When we think of the first powered flight we automatically think of Wilbur and Orville Wright; however, there was a third person involved whose skills were an essential part of the Wright’s success. Charles “Charley” Taylor was that man and without his help the Wright Brothers may have lost their place in history.
Charley started to work for the Wright brothers on June 15, 1901, doing routine repairs on bicycles, so that the Wright brothers could pursue their experiments with gliders which included many trips to Kitty Hawk. After one of these trips, the brothers decided they needed more accurate information and decided they needed to build a small wind tunnel. With this, they would measure the amount, and direction, of air pressures on plane and curved surfaces operating at various angles and improve their theories based on their gliding experiences.
Building the wind tunnel was the first job that Charley Taylor did for the Wright brothers that had any connection with aeronautics. The wind tunnel was a rectangular box with a fan at one end driven by a natural gas engine. The Wright brothers did many experiments in their wind tunnel and from this data they began to make their 1902 glider with Charlie machining many of the parts.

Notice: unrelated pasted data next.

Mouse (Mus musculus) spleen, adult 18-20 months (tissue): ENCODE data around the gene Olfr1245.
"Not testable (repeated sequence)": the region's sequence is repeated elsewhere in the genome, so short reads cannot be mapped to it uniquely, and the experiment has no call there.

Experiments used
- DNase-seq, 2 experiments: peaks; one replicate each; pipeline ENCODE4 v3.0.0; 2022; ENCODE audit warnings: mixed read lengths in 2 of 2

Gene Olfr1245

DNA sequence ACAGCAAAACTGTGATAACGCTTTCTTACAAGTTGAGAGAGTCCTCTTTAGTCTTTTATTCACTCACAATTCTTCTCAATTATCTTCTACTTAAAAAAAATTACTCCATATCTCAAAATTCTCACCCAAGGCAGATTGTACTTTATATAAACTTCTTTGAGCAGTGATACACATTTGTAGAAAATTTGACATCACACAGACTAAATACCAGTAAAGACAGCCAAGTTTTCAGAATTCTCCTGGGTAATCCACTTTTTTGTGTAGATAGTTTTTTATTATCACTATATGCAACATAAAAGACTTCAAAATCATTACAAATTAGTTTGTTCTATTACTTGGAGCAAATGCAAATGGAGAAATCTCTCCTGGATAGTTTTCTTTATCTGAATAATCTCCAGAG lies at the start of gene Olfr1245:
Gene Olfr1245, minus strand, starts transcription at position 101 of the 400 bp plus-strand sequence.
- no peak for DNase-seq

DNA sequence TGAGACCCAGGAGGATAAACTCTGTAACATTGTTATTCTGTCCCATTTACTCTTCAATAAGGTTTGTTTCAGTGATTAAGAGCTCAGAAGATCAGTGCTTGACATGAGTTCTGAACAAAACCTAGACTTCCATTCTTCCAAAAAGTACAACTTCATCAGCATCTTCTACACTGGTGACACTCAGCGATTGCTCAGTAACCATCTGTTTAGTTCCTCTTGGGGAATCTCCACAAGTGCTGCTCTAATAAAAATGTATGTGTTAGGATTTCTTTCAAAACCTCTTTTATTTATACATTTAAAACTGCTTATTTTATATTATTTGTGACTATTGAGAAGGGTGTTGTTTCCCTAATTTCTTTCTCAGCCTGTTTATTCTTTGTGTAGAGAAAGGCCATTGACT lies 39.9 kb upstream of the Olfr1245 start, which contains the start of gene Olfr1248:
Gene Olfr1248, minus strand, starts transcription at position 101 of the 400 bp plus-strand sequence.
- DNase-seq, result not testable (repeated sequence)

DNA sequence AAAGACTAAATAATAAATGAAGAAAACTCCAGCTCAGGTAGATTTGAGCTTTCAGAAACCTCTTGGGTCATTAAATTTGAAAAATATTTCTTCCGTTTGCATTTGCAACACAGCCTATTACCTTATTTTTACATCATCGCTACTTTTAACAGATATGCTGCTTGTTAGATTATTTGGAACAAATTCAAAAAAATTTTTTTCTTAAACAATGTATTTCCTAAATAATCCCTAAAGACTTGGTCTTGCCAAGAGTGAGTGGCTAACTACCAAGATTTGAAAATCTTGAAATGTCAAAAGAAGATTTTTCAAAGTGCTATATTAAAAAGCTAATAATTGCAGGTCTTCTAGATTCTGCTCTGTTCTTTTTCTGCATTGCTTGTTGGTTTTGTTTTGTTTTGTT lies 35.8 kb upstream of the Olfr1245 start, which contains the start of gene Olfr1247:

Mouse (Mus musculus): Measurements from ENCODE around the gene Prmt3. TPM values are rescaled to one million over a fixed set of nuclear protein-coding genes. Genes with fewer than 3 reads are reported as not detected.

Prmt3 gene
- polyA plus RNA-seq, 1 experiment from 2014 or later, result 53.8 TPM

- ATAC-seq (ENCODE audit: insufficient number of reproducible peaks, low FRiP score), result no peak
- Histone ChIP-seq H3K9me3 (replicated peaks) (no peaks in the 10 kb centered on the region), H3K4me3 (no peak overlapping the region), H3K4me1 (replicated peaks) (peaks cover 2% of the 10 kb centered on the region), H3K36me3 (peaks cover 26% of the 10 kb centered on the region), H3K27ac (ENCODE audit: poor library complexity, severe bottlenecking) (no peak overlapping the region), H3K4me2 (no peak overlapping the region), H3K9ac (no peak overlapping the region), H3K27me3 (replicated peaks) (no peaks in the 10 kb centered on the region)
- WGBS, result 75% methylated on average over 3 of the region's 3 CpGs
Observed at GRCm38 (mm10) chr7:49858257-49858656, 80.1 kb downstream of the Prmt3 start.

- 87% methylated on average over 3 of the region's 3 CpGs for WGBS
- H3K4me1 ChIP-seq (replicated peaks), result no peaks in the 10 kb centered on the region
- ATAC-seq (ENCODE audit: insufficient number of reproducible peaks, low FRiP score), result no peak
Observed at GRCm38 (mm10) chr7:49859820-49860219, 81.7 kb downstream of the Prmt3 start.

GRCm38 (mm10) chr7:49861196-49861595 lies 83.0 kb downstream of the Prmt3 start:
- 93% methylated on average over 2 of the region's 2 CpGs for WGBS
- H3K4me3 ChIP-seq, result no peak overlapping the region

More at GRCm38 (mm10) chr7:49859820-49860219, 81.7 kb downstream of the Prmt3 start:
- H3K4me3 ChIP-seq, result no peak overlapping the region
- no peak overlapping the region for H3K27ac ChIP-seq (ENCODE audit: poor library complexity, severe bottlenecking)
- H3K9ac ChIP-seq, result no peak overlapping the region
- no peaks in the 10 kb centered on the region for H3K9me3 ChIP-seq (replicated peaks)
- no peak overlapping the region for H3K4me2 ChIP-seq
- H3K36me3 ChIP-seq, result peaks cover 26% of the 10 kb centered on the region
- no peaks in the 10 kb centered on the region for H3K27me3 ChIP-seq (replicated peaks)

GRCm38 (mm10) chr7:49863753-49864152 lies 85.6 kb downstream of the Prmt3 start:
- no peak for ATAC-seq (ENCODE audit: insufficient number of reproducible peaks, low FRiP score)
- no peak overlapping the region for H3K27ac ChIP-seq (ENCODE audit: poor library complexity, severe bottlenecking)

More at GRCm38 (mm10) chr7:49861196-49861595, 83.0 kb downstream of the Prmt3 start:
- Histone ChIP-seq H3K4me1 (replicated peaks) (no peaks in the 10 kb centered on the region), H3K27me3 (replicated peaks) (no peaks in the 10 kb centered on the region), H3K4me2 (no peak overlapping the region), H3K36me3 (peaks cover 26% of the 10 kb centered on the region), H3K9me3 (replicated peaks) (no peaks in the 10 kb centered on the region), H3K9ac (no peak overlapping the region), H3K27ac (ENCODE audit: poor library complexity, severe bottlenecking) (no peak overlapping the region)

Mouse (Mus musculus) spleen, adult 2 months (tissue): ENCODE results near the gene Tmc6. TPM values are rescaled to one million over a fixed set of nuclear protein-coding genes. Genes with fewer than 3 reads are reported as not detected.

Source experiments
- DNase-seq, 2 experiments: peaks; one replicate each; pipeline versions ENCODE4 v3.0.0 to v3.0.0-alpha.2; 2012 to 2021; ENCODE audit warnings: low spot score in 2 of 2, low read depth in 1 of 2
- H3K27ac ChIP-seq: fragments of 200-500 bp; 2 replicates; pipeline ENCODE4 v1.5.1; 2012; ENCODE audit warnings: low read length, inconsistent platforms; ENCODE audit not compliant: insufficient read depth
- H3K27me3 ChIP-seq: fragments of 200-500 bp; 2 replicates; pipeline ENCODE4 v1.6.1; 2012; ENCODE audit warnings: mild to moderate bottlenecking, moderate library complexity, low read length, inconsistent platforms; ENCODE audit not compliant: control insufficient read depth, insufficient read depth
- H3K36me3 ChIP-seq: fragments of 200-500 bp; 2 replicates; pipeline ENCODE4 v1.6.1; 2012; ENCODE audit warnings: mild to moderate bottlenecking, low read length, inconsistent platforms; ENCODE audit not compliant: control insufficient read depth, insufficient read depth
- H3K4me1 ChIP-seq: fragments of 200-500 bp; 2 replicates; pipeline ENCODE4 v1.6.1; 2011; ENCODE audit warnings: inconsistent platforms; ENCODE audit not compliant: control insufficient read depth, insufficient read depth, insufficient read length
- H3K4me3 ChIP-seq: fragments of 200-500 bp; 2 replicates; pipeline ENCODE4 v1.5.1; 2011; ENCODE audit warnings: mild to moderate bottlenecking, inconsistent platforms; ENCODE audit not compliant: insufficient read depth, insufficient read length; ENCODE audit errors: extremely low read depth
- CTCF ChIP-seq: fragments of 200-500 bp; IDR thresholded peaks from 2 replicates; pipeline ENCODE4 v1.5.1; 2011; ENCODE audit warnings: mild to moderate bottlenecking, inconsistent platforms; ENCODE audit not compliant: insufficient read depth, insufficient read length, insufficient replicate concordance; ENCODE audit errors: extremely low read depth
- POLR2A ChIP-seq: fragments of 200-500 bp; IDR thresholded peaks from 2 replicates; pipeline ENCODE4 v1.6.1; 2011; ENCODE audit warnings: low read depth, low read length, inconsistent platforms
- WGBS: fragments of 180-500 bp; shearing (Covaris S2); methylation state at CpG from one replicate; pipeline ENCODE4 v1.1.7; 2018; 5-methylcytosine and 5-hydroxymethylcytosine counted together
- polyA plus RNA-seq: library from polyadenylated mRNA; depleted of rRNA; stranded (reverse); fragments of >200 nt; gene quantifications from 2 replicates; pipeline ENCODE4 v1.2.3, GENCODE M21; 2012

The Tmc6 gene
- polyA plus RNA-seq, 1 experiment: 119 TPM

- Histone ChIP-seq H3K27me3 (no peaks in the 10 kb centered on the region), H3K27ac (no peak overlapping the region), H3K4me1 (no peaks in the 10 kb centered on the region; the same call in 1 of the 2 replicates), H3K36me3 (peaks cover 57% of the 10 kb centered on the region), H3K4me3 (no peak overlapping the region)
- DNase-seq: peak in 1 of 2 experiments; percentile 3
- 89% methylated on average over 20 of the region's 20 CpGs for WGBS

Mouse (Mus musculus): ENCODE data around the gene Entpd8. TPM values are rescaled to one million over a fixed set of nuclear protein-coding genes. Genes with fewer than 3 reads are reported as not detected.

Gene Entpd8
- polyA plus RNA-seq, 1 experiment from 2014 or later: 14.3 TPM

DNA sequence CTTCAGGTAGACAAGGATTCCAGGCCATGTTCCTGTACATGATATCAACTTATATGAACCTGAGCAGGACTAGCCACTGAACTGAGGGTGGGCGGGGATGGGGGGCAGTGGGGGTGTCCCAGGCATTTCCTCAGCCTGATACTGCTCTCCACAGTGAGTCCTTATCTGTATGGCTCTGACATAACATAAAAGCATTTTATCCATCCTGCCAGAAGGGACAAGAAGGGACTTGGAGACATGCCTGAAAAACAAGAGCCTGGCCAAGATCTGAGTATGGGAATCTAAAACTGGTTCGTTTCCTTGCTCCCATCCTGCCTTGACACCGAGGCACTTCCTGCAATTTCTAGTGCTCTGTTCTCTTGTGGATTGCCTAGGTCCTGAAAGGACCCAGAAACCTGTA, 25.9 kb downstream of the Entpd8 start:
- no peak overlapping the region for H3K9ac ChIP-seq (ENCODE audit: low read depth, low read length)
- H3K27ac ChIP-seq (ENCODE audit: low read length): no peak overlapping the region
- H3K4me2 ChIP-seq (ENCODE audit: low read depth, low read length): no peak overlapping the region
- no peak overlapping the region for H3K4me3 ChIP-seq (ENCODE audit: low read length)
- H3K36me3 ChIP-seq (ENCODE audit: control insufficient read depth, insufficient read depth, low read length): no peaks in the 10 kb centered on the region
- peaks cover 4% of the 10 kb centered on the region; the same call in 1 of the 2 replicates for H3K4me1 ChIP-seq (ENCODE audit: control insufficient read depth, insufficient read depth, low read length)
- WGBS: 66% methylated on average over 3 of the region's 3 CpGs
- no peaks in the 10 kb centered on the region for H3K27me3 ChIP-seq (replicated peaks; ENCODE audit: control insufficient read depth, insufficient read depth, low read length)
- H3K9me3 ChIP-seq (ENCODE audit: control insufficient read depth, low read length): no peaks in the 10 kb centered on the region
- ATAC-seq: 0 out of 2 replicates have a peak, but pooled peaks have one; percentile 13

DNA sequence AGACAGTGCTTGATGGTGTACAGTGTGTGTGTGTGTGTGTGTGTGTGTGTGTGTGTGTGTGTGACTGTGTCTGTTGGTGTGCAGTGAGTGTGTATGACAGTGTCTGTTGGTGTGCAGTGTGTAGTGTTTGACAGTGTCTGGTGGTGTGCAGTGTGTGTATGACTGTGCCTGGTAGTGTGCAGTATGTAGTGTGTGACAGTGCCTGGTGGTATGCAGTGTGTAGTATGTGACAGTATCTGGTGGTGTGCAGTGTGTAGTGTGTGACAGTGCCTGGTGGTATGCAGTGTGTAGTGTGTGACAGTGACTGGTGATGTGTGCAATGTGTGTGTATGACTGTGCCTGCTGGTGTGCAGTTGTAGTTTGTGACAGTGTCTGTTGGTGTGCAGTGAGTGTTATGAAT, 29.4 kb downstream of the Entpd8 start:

On August 13, 1902, the brothers shipped the glider to Kitty Hawk. They did several flights with the glider and on October 31, 1902, the Wrights returned to Dayton to make plans for a powered airplane. Through their experiments, the Wrights were able to accurately predict the horsepower which was needed to produce and achieve powered flight. The next problem was where to get a light engine that would produce eight horsepower. The Wrights knew that a steam engine might suit their purpose, but a gasoline engine would be safer and more efficient.
In December of 1902, the Wrights sent letters to almost a dozen automobile companies, and gasoline engine manufacturers, asking if they could produce or modify an engine that would develop eight to nine brake horsepower, weigh no more than 180 pounds, and be free from vibration. Most companies replied that they were too busy to undertake building such a special engine. Falling back on their own mechanical experience, the Wright brothers decided to design and build their own engine.
They estimated they could build a four cylinders engine, with four inch stroke and four inch bore weighing no more than 200 pounds with accessories included, and by their calculations it would develop the horsepower necessary to power the glider in flight. Now the problem was who was going to build the engine; however, that problem was quickly solved when the brothers decided to give the task to Charley.